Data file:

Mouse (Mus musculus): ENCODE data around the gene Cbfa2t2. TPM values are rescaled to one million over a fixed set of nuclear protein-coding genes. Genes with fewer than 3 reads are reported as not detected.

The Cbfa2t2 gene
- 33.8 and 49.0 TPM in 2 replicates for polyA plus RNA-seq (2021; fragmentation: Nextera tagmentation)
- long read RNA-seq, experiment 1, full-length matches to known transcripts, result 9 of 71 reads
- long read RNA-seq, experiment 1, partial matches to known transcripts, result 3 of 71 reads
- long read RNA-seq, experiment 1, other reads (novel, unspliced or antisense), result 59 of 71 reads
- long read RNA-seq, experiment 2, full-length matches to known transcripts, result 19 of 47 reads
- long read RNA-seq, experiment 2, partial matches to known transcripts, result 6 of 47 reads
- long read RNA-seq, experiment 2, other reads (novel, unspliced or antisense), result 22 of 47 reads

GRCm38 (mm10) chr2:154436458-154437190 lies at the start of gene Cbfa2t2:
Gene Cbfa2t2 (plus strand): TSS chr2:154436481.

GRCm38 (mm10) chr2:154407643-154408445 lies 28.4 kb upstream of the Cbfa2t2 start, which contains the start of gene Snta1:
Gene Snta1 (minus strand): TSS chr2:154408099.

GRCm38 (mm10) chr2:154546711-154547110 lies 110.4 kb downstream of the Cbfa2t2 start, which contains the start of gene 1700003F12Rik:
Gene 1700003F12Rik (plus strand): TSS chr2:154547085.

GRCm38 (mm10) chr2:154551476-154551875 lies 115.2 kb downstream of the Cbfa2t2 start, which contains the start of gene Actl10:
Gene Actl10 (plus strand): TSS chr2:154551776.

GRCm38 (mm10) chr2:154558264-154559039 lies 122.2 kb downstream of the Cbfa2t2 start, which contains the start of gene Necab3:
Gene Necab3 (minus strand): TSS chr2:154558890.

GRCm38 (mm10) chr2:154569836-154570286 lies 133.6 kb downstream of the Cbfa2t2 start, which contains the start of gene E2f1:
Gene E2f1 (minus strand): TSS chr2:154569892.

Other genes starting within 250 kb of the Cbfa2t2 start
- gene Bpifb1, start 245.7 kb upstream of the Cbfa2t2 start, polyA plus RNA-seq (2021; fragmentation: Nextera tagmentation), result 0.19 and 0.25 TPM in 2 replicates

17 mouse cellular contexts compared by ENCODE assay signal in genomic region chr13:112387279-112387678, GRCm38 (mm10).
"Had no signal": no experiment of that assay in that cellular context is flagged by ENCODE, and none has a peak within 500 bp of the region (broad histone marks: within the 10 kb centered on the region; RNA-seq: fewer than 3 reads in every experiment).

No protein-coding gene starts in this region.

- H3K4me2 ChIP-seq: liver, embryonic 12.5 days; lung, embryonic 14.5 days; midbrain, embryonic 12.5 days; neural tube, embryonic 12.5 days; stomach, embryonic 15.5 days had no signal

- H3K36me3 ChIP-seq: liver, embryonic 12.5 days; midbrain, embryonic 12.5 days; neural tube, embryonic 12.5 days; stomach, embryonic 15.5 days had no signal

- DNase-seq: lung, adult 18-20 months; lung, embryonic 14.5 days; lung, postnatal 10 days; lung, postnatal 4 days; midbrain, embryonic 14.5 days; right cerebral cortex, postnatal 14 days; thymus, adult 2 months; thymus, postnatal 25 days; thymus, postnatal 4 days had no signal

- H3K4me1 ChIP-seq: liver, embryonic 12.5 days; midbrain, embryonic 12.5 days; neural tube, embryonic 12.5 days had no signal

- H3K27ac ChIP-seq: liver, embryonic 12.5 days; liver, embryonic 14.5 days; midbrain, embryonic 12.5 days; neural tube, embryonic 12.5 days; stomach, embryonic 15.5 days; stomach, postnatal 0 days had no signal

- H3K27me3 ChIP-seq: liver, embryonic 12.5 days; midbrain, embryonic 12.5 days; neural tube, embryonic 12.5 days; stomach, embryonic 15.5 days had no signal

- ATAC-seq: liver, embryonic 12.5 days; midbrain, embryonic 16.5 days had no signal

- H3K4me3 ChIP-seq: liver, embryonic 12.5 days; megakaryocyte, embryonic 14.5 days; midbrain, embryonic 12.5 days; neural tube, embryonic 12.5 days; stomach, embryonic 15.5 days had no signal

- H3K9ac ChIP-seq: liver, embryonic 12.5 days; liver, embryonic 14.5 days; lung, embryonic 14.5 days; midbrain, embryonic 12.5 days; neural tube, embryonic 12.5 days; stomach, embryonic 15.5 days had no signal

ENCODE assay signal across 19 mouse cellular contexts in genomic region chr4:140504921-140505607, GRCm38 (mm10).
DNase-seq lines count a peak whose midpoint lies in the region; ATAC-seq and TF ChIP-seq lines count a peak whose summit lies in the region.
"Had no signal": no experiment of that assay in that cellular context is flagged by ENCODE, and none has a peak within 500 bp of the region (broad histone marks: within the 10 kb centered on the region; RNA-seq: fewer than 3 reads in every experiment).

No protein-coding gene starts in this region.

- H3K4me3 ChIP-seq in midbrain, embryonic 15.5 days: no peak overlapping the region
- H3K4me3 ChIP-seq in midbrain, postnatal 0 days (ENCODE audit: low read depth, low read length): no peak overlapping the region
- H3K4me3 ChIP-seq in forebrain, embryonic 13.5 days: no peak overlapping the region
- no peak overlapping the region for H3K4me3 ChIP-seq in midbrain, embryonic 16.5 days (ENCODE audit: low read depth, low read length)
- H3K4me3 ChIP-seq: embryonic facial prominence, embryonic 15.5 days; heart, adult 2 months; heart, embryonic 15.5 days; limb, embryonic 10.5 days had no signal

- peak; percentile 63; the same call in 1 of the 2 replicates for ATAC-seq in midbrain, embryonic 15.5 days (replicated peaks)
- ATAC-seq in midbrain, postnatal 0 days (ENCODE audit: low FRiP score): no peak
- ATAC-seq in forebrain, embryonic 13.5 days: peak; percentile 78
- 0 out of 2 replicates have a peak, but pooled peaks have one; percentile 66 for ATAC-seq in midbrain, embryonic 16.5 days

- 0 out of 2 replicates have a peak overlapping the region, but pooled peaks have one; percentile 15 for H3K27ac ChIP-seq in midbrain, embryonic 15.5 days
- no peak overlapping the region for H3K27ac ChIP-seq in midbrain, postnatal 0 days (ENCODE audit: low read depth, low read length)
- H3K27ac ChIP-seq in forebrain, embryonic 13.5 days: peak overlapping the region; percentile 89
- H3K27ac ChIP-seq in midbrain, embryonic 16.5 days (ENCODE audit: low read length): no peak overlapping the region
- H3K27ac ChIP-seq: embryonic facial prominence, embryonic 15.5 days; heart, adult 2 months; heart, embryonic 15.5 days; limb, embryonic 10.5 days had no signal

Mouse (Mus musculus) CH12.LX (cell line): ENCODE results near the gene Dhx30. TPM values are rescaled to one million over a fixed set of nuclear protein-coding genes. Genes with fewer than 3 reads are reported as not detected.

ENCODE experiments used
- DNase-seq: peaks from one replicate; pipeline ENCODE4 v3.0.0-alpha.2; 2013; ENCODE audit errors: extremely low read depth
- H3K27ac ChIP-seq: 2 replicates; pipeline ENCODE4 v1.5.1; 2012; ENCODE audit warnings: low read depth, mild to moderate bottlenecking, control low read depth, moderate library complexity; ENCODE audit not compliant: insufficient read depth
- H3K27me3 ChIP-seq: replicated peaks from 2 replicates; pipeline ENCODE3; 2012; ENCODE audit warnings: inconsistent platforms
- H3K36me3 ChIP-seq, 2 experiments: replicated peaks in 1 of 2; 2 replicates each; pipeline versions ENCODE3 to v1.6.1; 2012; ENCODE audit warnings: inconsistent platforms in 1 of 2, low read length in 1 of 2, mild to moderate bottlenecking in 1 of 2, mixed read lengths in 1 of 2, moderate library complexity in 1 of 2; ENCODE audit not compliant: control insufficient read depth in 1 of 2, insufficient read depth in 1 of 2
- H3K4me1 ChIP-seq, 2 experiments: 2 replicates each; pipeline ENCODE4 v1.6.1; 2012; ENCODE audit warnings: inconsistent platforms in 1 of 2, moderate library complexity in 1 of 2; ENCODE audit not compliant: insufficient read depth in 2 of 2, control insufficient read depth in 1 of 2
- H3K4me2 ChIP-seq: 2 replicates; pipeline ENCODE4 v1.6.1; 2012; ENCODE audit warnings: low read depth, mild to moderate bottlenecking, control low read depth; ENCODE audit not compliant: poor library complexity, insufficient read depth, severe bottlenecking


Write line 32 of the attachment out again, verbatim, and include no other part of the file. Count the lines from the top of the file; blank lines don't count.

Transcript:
- H3K27me3 ChIP-seq: liver, embryonic 12.5 days; midbrain, embryonic 12.5 days; neural tube, embryonic 12.5 days; stomach, embryonic 15.5 days had no signal